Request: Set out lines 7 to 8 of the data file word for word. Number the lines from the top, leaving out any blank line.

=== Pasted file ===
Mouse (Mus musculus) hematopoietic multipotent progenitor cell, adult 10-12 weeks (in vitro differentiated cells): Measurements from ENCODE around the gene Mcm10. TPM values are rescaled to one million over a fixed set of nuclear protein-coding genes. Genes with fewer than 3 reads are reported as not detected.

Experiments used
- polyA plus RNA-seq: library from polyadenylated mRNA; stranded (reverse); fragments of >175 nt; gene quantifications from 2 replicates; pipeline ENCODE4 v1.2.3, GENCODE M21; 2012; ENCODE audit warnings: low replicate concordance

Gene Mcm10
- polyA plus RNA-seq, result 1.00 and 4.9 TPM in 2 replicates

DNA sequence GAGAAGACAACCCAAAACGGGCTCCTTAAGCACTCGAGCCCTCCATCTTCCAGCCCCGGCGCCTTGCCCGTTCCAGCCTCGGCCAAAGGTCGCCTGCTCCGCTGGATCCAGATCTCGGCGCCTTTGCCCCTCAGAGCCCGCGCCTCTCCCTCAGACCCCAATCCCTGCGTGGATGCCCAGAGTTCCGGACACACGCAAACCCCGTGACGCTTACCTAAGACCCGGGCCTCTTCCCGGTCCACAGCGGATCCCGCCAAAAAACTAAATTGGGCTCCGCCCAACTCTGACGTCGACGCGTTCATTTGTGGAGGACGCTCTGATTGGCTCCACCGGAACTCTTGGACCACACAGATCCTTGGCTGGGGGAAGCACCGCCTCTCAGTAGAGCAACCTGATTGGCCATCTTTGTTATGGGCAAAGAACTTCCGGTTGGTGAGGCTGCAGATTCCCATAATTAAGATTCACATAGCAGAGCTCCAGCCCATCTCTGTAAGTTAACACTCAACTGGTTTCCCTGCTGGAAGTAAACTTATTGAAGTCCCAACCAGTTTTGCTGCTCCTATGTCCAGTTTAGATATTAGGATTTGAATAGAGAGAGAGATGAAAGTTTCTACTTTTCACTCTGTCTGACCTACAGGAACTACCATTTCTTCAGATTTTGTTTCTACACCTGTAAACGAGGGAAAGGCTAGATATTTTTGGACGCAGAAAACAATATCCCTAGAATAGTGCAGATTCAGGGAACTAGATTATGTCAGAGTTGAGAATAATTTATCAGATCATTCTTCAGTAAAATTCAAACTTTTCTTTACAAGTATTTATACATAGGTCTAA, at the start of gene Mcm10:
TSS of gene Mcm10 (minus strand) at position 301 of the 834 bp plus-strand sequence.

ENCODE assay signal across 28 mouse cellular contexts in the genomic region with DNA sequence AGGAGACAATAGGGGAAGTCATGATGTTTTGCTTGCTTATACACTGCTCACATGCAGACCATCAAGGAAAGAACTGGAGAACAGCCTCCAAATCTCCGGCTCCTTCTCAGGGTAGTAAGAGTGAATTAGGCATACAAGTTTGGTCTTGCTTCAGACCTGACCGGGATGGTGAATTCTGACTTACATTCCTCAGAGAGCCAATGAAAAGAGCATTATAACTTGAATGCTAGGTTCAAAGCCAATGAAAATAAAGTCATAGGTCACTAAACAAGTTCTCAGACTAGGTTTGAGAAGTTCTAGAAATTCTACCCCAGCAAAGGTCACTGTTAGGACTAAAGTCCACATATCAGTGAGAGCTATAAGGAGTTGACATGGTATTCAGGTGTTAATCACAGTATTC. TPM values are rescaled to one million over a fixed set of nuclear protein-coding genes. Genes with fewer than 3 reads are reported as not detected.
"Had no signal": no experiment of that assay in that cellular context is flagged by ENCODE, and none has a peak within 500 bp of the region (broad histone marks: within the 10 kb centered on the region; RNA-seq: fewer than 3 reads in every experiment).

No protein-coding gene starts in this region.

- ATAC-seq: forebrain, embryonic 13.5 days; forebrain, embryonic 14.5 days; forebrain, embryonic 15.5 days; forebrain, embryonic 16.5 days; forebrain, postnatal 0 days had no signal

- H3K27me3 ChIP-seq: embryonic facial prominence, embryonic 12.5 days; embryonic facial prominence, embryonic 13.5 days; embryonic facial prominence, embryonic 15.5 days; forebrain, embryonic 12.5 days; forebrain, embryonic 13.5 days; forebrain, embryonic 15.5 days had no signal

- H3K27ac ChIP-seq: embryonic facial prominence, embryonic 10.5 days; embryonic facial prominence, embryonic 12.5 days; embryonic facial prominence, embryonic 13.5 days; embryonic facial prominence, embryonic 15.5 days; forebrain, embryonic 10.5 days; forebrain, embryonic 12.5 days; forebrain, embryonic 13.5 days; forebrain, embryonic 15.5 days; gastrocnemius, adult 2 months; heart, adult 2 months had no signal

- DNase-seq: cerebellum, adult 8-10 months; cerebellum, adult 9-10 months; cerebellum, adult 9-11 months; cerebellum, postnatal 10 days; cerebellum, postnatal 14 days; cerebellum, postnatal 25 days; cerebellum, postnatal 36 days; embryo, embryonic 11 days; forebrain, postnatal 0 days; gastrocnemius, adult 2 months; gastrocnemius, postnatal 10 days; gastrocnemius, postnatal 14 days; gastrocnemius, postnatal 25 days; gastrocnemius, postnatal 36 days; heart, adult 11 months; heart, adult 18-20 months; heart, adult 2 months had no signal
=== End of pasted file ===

TSS of gene Mcm10 (minus strand) at position 301 of the 834 bp plus-strand sequence.

ENCODE assay signal across 28 mouse cellular contexts in the genomic region with DNA sequence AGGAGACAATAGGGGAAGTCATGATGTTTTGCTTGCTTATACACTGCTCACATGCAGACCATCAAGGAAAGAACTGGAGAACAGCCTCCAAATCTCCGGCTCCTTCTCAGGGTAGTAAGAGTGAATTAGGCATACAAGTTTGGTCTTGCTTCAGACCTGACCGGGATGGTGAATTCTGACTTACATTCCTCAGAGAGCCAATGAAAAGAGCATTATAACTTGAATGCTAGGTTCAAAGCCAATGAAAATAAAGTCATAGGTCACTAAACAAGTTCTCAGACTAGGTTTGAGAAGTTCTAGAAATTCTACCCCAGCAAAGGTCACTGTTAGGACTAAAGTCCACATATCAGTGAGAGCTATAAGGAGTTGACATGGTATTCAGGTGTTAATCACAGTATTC. TPM values are rescaled to one million over a fixed set of nuclear protein-coding genes. Genes with fewer than 3 reads are reported as not detected.